Jan. 31, 2011 at 1:47 PM ET
The quintessential Wikipedia editor is a 25-year-old guy, a graduate student and typically overrepresented in the fields of science, technology, engineering and mathematics.
Can this lack of diversity affect the editing of the crowd-sourced online encyclopedia? "Absolutely yeah," said Sue Gardner, executive director of the Wikimedia Foundation, the organization that runs Wikipedia.
In a recent interview with NPR's "On the Media," Gardner said, "87 percent of Wikipedia editors are male, and so topics that would associate or correlate with being female are certainly less well covered than topics that correlate with being interesting to men."
These uneven numbers were revealed in a study by a joint center of the United Nations University and Maastricht University. Despite its "all are welcome" credo, Wikipedia is running up against the "traditions of the computer world and an obsessive fact-loving realm that is dominated by men and, some say, uncomfortable for women," observed a New York Times story on the study.
To address this, Wikimedia's Gardner told NYT she's set a goal to increase female contributors to 25 percent by 2015. The difference this could make on the site's entries is less tangible than simple comparisons.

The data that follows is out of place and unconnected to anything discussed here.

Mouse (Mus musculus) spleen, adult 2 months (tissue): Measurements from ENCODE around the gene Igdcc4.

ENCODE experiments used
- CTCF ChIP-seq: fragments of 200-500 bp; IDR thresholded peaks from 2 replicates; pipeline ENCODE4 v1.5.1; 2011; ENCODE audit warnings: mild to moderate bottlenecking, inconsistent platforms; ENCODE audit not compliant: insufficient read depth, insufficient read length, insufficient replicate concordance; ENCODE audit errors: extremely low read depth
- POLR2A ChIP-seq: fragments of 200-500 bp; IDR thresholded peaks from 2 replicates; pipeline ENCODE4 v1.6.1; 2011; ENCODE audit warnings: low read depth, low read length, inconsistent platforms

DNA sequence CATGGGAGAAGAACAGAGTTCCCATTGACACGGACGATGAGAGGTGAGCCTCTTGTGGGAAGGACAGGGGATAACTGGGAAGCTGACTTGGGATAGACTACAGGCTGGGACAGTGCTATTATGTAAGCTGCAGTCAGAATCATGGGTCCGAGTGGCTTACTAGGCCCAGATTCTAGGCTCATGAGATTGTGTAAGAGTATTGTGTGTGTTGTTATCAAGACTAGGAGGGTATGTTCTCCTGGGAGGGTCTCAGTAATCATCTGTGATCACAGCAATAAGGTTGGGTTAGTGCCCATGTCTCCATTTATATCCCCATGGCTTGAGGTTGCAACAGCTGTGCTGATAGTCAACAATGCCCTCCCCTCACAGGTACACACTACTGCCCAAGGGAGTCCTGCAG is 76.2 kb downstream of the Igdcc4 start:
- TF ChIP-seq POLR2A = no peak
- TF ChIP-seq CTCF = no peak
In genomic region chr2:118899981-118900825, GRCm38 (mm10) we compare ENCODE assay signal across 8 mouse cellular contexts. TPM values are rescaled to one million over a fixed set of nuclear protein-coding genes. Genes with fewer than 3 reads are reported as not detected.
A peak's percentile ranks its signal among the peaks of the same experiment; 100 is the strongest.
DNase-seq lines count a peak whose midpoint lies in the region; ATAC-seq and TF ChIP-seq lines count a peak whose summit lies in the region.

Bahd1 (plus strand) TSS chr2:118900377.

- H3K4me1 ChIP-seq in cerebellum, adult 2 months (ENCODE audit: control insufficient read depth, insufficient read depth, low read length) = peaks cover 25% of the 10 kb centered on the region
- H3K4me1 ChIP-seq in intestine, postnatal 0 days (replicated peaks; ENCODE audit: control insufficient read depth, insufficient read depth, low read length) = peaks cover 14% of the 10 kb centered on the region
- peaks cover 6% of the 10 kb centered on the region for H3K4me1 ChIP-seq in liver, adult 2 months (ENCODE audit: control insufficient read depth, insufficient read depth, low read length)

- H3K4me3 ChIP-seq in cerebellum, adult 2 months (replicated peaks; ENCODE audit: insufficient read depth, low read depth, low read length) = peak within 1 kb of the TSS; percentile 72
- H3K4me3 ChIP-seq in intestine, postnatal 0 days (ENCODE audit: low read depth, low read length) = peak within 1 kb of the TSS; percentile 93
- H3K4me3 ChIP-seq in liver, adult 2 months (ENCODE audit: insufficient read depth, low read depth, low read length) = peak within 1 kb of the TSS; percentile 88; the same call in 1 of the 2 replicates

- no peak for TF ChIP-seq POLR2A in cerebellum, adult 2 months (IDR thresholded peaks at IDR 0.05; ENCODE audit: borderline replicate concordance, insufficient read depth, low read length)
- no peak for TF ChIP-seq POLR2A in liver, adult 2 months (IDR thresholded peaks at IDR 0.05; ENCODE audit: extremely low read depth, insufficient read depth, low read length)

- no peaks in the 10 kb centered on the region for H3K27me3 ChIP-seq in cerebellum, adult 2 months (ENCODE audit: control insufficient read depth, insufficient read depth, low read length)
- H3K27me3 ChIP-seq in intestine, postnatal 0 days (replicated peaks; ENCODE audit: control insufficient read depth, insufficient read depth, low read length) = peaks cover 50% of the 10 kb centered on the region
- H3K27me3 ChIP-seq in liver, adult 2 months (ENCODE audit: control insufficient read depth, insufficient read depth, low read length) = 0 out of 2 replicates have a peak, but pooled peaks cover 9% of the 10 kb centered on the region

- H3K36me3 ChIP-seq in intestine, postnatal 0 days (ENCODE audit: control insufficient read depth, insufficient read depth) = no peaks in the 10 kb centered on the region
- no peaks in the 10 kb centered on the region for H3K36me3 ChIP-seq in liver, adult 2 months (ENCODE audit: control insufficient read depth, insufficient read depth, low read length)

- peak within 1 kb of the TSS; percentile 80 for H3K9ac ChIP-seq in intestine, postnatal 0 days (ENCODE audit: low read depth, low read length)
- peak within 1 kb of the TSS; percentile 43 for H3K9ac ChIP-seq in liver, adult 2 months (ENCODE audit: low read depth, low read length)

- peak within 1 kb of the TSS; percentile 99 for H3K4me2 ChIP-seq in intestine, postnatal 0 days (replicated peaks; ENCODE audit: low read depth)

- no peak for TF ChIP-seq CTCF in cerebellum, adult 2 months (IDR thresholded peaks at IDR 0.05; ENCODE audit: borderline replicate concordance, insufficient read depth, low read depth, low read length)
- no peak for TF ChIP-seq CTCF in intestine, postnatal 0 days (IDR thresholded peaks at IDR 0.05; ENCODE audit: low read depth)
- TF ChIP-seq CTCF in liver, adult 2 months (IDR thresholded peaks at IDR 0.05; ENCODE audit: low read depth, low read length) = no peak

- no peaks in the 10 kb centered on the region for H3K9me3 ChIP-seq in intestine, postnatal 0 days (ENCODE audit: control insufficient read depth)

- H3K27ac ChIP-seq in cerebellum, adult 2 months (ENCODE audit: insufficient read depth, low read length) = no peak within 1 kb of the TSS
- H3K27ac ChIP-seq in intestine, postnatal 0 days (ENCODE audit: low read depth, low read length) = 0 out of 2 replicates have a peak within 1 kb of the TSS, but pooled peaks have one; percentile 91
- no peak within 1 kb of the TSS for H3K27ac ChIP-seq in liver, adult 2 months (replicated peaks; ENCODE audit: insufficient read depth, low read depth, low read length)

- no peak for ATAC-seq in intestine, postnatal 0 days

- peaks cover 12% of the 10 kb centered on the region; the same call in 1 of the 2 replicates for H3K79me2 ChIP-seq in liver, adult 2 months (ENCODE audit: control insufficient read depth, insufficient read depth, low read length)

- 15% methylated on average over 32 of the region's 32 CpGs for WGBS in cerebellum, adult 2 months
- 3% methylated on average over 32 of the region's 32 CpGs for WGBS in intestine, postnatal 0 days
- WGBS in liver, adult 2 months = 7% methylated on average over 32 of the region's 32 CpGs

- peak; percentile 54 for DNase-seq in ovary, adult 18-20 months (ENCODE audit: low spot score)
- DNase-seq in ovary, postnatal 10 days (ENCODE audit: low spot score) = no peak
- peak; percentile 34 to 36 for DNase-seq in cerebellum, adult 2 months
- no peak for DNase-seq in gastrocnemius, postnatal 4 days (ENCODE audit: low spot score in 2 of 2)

For example, in illustrating the male vs. female disparity on Wikipedia, NYT offered friendship bracelets vs. baseball cards or toy soldiers, as well as "Sex and the City: vs."The Sopranos." The former, female-centric side of the comparisons had relatively short entries, compared the latter items.
Such comparisons, however, fall short when it comes to arguing how Wikipedia might benefit from a larger female influence. One might reasonably argue that friendship bracelets don't have the history or the intricacy of baseball cards or toy soldiers, or that "Sex and the City," doesn't have the thematic resonance worthy of the extensive blather inspired by "The Sopranos."
Further, the NYT comparison on Wikipedia's dearth of Mexican feminist authors vs. 43 entries on "The Simpsons" characters isn't really fair. More people, male and female, are interested in and know more about "The Simpsons" than Mexican feminist authors … and the reasons for that is a whole other "Oprah" episode.
What's interesting here is, that an attempt to draw simple comparisons to show how Wikipedia, or any other male-centric reference guide, suffers from a lack of female influence, reveals how complicated and touchy this issue is.
While female-centric topics of interest are important, it's the female perspective on subjects of general interest that mean the most in the long run. And rather than having long, drawn out discussions about it, maybe it's better to just get it done.
In pursing the goal of increasing female contributors to 25 percent, Gardner told NTY, "Gender is a huge hot-button issue for lots of people who feel strongly about it. I am not interested in triggering those strong feelings."
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